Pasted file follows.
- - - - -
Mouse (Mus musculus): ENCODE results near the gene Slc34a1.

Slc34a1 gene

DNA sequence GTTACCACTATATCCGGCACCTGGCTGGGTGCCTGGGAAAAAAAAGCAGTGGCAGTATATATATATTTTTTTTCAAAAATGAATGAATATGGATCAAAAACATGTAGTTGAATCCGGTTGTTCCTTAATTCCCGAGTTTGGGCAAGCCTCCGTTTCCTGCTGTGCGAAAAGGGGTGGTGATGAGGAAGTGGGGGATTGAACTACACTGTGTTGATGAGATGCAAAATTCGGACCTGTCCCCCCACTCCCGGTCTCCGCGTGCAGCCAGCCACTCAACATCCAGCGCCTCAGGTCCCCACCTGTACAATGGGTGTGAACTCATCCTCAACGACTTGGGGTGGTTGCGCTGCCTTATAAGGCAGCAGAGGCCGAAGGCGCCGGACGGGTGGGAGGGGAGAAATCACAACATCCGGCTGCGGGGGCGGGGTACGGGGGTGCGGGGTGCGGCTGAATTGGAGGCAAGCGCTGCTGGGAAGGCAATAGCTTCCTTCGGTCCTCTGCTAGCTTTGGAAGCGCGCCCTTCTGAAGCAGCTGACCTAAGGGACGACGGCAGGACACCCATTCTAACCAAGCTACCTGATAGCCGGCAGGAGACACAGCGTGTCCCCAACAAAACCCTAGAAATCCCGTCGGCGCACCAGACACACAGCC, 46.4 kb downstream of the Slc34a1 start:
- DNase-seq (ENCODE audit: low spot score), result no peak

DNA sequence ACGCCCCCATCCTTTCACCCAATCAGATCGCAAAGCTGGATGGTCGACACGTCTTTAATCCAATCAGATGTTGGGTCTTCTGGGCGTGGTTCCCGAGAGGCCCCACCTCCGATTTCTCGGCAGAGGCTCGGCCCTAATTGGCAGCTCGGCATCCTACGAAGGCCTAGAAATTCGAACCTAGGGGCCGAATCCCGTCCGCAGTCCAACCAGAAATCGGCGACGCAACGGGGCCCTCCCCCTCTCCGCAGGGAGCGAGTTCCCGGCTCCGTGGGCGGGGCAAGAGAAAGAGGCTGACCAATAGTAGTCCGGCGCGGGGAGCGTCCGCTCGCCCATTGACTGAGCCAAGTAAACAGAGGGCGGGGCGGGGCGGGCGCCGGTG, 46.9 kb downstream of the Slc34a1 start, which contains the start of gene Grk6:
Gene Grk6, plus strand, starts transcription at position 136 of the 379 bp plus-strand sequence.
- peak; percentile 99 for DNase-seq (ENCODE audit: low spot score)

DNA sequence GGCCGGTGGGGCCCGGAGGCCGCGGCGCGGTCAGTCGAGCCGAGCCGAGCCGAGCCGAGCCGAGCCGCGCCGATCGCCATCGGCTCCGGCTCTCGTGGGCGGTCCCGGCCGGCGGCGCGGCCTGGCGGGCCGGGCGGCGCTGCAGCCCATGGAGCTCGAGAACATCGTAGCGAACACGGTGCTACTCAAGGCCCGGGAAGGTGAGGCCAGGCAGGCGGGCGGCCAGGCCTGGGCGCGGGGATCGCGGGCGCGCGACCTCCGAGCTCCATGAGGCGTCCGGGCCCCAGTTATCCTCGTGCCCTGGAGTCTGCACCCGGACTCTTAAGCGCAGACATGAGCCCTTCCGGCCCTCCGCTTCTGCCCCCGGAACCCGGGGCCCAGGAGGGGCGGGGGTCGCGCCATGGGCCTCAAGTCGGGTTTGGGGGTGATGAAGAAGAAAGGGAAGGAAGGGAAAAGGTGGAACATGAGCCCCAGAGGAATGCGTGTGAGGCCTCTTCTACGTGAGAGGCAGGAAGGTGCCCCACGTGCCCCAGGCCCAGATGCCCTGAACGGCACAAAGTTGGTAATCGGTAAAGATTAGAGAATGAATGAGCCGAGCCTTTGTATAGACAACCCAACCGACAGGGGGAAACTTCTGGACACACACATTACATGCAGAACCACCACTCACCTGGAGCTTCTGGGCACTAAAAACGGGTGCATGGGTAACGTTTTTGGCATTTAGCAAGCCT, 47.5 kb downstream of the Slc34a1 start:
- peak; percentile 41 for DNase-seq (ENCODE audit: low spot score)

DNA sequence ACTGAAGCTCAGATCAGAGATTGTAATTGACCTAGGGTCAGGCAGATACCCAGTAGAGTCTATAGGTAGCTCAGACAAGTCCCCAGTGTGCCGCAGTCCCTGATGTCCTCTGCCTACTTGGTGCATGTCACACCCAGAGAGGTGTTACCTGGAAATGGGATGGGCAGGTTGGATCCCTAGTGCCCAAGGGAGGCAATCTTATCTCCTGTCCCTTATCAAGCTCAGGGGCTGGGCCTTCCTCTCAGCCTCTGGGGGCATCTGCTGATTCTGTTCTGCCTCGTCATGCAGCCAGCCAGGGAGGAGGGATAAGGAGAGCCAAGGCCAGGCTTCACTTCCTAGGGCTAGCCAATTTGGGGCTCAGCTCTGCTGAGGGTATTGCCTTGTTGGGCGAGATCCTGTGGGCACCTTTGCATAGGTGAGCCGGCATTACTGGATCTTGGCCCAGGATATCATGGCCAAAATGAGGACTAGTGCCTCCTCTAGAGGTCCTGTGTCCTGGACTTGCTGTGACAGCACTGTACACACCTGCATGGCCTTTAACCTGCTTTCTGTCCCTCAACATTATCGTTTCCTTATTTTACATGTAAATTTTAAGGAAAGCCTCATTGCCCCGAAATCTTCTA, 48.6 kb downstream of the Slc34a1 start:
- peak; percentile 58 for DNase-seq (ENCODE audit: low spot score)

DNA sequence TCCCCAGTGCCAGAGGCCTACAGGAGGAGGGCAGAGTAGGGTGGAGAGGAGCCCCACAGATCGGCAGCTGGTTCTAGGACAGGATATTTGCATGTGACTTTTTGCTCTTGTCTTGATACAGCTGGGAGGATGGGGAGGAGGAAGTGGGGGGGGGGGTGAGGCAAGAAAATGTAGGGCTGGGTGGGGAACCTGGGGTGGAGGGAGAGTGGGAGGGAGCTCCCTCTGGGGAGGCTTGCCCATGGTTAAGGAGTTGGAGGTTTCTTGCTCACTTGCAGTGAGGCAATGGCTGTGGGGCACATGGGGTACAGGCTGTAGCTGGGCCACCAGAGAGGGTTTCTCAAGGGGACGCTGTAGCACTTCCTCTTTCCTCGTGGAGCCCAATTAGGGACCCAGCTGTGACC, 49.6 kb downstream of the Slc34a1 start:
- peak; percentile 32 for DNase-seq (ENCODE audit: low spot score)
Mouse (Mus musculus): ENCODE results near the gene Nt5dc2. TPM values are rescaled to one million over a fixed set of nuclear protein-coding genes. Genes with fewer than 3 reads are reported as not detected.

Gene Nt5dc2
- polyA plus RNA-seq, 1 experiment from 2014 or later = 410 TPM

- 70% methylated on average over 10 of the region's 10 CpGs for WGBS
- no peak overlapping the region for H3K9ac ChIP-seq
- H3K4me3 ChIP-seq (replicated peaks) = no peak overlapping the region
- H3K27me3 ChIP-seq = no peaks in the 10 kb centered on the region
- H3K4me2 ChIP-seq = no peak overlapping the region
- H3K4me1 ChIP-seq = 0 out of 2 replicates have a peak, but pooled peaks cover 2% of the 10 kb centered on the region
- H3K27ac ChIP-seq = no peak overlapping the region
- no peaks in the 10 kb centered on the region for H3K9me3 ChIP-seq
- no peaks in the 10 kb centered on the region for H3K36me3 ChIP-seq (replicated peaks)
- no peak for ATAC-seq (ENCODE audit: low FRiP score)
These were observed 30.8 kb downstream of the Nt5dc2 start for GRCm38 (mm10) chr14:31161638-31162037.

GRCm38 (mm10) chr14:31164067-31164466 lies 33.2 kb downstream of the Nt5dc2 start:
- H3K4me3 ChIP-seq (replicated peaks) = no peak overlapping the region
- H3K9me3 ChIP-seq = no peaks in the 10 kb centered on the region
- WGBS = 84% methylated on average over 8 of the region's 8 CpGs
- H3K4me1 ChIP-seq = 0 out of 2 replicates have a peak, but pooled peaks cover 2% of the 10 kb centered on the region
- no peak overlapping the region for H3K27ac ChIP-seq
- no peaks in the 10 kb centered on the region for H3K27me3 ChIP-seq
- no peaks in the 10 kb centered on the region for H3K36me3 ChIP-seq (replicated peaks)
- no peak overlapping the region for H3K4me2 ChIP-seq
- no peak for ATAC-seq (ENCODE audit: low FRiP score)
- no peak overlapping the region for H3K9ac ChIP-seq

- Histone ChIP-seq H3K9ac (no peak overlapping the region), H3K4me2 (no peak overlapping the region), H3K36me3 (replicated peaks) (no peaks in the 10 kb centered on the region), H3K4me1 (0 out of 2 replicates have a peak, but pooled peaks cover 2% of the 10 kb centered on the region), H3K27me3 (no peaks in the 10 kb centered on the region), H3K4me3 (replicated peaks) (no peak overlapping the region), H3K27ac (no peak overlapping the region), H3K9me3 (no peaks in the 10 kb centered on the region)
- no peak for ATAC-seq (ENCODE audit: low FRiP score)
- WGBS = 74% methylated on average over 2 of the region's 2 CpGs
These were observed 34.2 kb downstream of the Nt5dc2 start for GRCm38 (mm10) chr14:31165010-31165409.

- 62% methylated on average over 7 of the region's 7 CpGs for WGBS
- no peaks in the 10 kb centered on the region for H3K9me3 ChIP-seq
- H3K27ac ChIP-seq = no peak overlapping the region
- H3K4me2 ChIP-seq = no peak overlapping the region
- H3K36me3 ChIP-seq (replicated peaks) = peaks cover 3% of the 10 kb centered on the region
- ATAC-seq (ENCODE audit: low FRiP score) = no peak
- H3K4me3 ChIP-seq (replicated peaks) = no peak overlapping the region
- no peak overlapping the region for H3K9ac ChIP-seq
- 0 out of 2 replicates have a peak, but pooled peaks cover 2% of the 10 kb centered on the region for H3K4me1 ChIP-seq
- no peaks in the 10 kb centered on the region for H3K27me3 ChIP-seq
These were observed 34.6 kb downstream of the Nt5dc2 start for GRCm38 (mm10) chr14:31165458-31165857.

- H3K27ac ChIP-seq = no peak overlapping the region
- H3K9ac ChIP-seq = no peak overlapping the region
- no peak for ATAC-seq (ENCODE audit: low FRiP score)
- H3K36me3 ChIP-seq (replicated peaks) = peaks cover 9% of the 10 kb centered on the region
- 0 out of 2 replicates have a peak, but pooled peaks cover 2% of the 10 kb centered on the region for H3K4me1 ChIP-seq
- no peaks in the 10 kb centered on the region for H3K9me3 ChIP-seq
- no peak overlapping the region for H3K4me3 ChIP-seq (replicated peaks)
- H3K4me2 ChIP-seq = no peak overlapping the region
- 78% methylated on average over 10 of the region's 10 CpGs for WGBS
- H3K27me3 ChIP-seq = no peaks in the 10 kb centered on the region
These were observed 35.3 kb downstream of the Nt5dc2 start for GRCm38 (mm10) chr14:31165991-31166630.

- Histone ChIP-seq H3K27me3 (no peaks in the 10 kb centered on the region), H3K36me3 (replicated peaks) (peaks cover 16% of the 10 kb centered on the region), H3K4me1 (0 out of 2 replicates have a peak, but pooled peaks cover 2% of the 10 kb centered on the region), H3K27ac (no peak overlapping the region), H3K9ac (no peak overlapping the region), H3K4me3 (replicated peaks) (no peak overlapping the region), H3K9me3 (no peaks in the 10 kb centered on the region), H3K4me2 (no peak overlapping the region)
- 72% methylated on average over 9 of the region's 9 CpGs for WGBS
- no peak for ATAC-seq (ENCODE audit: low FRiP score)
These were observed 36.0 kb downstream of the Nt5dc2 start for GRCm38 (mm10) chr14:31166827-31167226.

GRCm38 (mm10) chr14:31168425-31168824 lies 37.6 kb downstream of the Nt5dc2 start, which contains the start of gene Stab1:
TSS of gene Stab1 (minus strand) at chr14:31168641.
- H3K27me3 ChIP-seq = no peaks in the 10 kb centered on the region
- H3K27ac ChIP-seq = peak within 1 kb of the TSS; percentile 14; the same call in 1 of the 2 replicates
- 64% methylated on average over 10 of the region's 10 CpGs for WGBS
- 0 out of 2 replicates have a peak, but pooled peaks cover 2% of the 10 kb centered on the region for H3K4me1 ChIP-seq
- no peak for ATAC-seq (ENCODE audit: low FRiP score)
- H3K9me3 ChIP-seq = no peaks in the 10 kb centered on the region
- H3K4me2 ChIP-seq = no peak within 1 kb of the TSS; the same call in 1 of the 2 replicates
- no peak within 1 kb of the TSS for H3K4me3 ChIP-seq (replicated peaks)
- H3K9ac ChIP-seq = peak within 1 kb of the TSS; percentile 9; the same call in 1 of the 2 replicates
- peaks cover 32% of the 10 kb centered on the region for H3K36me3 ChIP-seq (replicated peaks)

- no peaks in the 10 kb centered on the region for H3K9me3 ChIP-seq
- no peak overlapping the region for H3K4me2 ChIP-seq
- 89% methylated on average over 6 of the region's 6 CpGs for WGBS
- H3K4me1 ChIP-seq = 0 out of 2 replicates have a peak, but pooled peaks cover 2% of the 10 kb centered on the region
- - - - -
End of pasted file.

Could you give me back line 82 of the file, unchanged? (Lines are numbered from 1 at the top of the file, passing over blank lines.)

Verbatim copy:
- no peak overlapping the region for H3K4me2 ChIP-seq